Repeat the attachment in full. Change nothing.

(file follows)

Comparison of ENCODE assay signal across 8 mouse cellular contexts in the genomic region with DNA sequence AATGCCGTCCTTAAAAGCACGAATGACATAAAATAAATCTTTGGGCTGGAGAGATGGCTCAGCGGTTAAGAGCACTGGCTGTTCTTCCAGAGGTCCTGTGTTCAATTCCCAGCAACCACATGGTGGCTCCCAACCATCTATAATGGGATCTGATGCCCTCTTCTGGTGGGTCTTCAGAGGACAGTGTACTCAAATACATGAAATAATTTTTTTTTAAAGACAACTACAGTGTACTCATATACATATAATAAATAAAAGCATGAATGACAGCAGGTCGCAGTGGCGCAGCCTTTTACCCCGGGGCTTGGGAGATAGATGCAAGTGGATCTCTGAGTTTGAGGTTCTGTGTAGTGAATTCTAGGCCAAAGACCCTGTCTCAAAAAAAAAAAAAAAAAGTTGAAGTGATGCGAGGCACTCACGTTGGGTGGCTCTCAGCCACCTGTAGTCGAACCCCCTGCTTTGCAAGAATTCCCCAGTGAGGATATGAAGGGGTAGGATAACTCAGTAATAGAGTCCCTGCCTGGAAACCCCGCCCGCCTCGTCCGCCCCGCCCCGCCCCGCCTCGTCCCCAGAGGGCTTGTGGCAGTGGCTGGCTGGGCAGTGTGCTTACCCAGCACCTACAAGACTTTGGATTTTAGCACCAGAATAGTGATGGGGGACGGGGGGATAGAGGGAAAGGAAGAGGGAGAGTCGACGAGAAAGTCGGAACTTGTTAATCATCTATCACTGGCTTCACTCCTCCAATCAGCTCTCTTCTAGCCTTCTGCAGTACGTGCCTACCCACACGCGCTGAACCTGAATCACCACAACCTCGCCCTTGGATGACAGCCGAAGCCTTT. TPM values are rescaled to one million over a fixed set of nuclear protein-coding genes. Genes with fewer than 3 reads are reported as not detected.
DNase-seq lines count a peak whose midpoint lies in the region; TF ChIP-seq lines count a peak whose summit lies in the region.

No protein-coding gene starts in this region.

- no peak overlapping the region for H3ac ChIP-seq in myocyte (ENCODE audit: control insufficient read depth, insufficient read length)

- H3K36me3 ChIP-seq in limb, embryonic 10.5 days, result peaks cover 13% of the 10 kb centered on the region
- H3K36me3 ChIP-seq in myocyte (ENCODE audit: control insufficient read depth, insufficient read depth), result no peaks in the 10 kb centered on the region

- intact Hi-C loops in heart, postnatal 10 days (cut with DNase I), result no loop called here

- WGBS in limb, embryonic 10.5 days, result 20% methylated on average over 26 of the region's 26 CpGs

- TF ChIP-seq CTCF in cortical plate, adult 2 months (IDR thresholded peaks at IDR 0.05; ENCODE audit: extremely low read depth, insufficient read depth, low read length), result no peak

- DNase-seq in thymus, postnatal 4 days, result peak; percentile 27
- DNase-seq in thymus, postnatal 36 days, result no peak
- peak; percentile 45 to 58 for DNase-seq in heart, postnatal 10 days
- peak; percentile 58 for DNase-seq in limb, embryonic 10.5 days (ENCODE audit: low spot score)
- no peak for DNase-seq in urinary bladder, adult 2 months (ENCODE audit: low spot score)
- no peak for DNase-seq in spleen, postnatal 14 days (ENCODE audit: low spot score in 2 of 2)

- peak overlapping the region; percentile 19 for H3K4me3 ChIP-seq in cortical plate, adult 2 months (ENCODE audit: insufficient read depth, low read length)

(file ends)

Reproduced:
Comparison of ENCODE assay signal across 8 mouse cellular contexts in the genomic region with DNA sequence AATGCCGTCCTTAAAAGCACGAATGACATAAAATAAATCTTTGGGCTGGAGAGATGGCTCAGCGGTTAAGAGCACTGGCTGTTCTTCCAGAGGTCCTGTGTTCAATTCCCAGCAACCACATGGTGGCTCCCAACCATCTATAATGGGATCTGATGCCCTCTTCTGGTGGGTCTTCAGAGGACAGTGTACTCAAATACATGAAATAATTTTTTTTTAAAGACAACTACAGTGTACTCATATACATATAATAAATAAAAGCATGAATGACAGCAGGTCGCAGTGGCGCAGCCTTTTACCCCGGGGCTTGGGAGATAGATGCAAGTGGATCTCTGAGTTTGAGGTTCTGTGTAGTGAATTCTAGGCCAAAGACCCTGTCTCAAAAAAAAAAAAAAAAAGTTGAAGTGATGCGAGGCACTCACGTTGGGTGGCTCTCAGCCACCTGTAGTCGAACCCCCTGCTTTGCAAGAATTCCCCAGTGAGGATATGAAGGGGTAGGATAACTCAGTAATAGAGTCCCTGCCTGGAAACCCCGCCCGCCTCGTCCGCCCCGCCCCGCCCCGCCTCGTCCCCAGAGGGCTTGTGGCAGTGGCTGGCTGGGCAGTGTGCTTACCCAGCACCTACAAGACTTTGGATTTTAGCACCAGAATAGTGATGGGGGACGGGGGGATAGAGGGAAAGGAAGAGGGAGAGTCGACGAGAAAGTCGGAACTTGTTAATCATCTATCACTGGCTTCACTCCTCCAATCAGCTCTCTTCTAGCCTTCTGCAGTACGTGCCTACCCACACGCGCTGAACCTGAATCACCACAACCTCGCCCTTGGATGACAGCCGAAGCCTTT. TPM values are rescaled to one million over a fixed set of nuclear protein-coding genes. Genes with fewer than 3 reads are reported as not detected.
DNase-seq lines count a peak whose midpoint lies in the region; TF ChIP-seq lines count a peak whose summit lies in the region.

No protein-coding gene starts in this region.

- no peak overlapping the region for H3ac ChIP-seq in myocyte (ENCODE audit: control insufficient read depth, insufficient read length)

- H3K36me3 ChIP-seq in limb, embryonic 10.5 days, result peaks cover 13% of the 10 kb centered on the region
- H3K36me3 ChIP-seq in myocyte (ENCODE audit: control insufficient read depth, insufficient read depth), result no peaks in the 10 kb centered on the region

- intact Hi-C loops in heart, postnatal 10 days (cut with DNase I), result no loop called here

- WGBS in limb, embryonic 10.5 days, result 20% methylated on average over 26 of the region's 26 CpGs

- TF ChIP-seq CTCF in cortical plate, adult 2 months (IDR thresholded peaks at IDR 0.05; ENCODE audit: extremely low read depth, insufficient read depth, low read length), result no peak

- DNase-seq in thymus, postnatal 4 days, result peak; percentile 27
- DNase-seq in thymus, postnatal 36 days, result no peak
- peak; percentile 45 to 58 for DNase-seq in heart, postnatal 10 days
- peak; percentile 58 for DNase-seq in limb, embryonic 10.5 days (ENCODE audit: low spot score)
- no peak for DNase-seq in urinary bladder, adult 2 months (ENCODE audit: low spot score)
- no peak for DNase-seq in spleen, postnatal 14 days (ENCODE audit: low spot score in 2 of 2)

- peak overlapping the region; percentile 19 for H3K4me3 ChIP-seq in cortical plate, adult 2 months (ENCODE audit: insufficient read depth, low read length)